An unbranded letterbox flyer prompted NAB’s decision to cease all SMSF lending for residential property earlier this year, says Gemma Dale, head of SMSF solutions in the bank’s self directed wealth division.

The unaddressed ‘junk mail’ advertisement arrived in the mail at Dale’s Neutral Bay home. “It said ‘Why wait for your super to double in value over 10 years, when you can borrow to invest in property in your super and have it double in four years?’” she says.

According to Dale, it offered help with the entire process, ranging from setting up the SMSF through to buying the property.

“With no AFSL number, no branding or anything. When you start seeing that stuff, you feel like it’s gone a little bit beyond the sphere of people who are prudently engaging in this area,” she says.

Dale reveals that soon after, NAB self directed wealth held an internal working group on the issue, which led to a decision in May this year to cease all lending to SMSF customers intending to purchase residential property.

“The problem with lending [inside super] is that…it’s not a regulated financial product.

“We had bankers who were writing loans, with absolutely the best of intentions for their customers, but often the customers have had some quite poor advice from someone, or just made some poor decisions, whatever it might be.

“And there was no obligation for the banker to completely revise the strategy or to give them advice, which they legally can’t do anyway,” Dale says.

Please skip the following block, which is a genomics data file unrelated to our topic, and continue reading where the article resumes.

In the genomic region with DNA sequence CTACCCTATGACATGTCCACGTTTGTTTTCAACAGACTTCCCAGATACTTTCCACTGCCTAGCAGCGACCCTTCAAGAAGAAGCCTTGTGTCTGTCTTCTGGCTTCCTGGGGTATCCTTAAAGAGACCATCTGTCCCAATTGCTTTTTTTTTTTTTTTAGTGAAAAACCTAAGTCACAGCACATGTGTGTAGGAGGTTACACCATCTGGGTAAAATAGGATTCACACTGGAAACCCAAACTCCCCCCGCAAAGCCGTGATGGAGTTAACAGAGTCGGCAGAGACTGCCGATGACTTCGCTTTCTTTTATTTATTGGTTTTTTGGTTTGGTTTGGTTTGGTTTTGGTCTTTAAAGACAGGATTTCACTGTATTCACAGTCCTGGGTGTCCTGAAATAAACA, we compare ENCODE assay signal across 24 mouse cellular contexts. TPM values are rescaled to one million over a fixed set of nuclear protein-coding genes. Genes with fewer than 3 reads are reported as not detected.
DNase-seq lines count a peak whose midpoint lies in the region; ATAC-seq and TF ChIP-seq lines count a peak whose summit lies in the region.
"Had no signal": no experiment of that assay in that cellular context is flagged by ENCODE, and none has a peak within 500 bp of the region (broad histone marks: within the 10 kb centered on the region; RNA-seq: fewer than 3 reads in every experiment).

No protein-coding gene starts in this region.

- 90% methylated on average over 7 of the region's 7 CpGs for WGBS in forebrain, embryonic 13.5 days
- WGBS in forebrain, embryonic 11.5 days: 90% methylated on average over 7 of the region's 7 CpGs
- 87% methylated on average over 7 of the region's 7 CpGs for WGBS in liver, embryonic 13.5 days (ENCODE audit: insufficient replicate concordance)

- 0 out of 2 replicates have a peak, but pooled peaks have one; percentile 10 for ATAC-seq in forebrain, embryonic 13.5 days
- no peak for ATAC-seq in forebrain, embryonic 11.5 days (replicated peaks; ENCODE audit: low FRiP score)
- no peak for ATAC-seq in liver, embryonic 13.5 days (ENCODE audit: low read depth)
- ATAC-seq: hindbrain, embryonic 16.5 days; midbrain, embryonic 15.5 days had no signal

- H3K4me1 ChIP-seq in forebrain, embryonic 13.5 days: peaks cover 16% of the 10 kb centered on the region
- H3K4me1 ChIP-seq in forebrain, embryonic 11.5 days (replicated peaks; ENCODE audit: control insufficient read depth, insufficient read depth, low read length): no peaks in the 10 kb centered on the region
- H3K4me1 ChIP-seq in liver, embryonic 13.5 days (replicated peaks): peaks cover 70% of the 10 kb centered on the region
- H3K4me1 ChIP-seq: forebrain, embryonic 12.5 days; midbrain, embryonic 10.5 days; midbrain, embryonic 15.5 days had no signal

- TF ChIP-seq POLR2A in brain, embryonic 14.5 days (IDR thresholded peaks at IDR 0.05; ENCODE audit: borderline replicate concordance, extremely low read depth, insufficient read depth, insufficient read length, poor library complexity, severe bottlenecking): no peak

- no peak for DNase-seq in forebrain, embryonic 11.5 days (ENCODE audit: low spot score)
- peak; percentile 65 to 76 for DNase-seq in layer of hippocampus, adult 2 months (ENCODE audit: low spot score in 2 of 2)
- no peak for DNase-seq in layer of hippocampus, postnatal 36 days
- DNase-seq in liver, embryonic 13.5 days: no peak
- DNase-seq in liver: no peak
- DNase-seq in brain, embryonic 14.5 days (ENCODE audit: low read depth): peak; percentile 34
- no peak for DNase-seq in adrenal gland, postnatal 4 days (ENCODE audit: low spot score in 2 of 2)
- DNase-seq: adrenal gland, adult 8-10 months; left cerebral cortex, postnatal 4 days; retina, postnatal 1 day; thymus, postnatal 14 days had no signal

She emphasises that it had not spotted any obvious risks inside the NAB group, which has around 100,000 SMSF clients. Of these, it knows that at least 20 per cent of clients have received some financial advice from inside the NAB network.

Some of the remaining 80 per cent of clients may also receive financial advice from external planners, though this level of detail is not currently available.

“We didn’t see anything that shocked us and prompted us to say ‘we need to fix this’.

“But you’re conscious when you’re in an area where people are doing something they’ve never done before, it’s a complex regulatory environment, and they’re not necessarily receiving high quality advice, or any advice at all, you want to be more prudent than you would be with something else,” Dale says.

The bank’s decision was further endorsed by the Australian Prudential Regulation Authority (APRA), which had also at the time “started making noises about winding back investment lending in general”.

“So we just made the decision not to do it [in cancelling lending inside SMSFs for the purchase of all residential property] which APRA was really happy about,” Dale says.

While the residential lending has been cancelled to customers as of 1 May this year, customers who have an existing SMSF loan for residential property are still supported. It also continues to offer SMSF lending for the purchase of commercial property.

Glenn Freeman is a senior journalist for Professional Planner. He has around three years’ experience in financial services journalism, having also covered broader areas of business including M&A activity and energy. His journalistic experience includes five years spent abroad, where he was editor of an oil and gas title in the United Arab Emirates along with other in-house and freelance projects, which included stints in motorcycle and automotive journalism.
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